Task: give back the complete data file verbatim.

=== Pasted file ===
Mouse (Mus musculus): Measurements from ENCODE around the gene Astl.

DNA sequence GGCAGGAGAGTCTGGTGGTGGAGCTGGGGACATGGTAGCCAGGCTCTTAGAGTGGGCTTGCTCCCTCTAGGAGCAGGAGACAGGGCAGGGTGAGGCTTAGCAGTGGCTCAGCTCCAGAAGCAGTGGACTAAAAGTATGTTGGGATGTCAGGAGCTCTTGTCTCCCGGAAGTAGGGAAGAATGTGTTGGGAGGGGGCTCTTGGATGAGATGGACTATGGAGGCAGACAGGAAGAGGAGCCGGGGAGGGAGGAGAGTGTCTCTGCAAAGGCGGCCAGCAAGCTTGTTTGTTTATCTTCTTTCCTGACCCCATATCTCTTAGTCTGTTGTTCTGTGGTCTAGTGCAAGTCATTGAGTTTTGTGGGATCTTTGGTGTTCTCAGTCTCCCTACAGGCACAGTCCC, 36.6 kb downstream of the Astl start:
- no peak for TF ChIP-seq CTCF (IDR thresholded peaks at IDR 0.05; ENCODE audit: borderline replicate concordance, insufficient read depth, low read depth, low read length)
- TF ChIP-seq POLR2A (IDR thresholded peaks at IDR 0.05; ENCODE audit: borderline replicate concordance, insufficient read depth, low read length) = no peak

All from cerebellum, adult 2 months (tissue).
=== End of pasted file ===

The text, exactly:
Mouse (Mus musculus): Measurements from ENCODE around the gene Astl.

DNA sequence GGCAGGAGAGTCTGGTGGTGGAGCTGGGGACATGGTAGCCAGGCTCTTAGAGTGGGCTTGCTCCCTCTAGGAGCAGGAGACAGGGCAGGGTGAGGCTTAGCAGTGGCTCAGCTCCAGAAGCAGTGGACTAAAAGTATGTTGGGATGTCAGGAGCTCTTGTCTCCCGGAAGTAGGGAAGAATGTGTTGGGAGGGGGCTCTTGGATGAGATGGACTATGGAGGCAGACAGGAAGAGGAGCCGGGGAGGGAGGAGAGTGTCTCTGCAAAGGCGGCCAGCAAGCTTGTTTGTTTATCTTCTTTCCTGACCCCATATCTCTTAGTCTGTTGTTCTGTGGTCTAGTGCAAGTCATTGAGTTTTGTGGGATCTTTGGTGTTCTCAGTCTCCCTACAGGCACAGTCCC, 36.6 kb downstream of the Astl start:
- no peak for TF ChIP-seq CTCF (IDR thresholded peaks at IDR 0.05; ENCODE audit: borderline replicate concordance, insufficient read depth, low read depth, low read length)
- TF ChIP-seq POLR2A (IDR thresholded peaks at IDR 0.05; ENCODE audit: borderline replicate concordance, insufficient read depth, low read length) = no peak

All from cerebellum, adult 2 months (tissue).